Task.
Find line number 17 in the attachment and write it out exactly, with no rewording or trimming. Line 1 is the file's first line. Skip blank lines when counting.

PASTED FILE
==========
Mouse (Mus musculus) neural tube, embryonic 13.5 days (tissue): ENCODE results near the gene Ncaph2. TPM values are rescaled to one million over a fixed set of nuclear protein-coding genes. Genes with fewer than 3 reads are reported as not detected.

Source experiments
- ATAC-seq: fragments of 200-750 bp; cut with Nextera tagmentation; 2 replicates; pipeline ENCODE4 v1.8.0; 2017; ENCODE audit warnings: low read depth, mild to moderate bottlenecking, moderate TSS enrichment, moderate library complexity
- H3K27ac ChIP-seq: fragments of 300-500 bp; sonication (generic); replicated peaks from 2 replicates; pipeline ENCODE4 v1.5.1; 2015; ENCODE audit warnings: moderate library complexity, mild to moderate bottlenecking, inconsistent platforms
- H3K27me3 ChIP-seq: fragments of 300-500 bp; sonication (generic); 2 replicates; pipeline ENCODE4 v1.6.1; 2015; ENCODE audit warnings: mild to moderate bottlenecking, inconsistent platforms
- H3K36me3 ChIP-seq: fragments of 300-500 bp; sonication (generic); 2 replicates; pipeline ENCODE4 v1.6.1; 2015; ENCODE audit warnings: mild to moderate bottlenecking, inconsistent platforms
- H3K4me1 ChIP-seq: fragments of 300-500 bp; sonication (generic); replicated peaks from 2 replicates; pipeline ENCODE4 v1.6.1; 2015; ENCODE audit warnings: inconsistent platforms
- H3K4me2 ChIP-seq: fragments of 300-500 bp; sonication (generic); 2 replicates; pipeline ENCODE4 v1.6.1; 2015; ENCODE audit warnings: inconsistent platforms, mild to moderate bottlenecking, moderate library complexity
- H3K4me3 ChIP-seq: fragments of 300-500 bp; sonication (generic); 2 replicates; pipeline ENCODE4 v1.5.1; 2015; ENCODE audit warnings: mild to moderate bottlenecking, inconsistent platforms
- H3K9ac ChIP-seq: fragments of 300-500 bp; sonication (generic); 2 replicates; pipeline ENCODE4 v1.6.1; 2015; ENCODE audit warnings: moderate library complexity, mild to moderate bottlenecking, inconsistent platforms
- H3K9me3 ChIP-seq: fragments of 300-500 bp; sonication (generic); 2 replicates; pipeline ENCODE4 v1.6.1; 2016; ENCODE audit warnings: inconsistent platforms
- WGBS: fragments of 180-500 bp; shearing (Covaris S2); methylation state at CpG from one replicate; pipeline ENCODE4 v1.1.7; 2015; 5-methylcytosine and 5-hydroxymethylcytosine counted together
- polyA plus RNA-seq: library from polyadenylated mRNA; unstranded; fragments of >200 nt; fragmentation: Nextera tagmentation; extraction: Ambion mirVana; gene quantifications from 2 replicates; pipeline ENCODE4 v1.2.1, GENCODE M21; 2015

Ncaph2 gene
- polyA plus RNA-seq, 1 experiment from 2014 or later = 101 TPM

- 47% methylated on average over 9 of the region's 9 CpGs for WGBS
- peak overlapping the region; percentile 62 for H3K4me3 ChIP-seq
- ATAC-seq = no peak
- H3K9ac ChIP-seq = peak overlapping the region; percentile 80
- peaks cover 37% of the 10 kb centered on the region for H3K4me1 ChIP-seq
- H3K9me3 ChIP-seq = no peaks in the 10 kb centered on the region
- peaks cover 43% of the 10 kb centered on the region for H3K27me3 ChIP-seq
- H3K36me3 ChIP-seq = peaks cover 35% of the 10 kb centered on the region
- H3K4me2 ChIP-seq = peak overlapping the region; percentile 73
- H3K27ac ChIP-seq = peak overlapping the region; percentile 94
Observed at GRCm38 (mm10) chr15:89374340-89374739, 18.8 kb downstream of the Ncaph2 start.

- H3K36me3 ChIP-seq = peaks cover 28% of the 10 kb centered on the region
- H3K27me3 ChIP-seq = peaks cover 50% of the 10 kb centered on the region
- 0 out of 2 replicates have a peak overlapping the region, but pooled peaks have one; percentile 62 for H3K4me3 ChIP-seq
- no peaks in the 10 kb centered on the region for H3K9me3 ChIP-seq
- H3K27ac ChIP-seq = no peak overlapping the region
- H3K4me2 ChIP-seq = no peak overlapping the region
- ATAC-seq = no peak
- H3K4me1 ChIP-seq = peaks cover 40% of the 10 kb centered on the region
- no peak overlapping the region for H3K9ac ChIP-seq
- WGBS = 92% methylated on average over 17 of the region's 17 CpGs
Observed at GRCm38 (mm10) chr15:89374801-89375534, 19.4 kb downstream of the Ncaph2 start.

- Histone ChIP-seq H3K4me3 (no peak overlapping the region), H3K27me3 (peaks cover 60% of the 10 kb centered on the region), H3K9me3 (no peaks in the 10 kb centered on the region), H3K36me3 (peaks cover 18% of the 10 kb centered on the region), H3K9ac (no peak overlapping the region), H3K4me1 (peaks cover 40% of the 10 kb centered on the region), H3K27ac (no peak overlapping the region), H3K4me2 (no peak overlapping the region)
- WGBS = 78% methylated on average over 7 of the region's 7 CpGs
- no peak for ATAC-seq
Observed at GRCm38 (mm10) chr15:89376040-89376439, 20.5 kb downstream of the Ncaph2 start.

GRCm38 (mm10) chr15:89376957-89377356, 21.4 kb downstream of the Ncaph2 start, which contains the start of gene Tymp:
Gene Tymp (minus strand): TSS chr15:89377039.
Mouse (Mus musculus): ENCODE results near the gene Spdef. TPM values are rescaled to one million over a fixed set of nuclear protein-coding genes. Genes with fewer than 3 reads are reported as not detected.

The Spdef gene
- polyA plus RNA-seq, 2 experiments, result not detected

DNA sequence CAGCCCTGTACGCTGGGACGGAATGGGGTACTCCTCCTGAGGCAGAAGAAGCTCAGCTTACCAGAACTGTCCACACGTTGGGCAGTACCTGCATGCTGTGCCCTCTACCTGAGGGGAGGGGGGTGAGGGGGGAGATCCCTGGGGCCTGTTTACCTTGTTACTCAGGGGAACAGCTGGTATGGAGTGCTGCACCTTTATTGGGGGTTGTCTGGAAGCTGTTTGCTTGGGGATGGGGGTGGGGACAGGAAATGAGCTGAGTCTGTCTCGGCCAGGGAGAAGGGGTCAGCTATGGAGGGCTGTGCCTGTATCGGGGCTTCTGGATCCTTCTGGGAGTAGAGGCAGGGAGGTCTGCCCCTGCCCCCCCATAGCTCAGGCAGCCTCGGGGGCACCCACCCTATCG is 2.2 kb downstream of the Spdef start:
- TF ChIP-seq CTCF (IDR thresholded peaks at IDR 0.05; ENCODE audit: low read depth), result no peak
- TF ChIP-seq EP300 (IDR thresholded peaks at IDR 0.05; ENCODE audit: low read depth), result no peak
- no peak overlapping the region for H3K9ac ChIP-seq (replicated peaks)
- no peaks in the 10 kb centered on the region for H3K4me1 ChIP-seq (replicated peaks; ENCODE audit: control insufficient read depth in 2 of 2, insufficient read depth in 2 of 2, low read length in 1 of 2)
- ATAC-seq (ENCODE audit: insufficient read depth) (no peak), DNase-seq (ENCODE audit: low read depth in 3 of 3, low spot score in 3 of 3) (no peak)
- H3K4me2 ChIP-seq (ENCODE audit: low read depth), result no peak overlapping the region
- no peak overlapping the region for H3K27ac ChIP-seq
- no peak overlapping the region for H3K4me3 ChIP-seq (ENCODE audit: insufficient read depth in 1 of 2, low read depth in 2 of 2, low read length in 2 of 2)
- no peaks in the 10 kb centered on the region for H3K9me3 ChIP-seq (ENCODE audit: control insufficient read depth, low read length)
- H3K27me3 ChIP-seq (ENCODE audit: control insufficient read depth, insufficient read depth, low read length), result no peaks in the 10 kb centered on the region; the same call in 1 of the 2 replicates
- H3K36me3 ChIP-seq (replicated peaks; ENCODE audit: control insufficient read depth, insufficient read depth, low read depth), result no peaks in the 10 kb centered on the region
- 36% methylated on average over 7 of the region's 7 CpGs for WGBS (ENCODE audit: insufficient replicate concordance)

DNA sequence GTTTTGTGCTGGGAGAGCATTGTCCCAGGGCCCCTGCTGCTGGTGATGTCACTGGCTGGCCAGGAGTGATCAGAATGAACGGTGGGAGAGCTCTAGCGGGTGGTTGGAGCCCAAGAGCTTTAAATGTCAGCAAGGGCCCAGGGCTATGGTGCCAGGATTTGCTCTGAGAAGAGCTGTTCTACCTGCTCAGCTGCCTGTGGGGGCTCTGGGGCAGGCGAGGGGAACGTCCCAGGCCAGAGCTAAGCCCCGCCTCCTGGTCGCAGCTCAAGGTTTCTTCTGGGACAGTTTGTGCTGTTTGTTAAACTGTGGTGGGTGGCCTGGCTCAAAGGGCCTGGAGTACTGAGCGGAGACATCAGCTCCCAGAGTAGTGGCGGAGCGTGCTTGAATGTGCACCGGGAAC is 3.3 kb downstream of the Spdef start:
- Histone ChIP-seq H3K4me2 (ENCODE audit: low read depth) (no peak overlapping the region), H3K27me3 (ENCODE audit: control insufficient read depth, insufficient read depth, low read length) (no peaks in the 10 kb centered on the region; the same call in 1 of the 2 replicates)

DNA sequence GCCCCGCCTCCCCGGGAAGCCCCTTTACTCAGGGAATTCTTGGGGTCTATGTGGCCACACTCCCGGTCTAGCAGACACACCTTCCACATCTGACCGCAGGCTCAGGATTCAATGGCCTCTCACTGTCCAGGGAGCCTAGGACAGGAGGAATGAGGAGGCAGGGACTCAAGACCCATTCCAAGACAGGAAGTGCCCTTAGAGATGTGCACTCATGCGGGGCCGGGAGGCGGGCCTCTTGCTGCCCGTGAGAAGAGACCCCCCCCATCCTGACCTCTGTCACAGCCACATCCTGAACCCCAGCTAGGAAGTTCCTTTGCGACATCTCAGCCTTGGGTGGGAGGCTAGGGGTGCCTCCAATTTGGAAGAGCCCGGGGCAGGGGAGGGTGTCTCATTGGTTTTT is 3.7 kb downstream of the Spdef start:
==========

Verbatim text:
- peak overlapping the region; percentile 62 for H3K4me3 ChIP-seq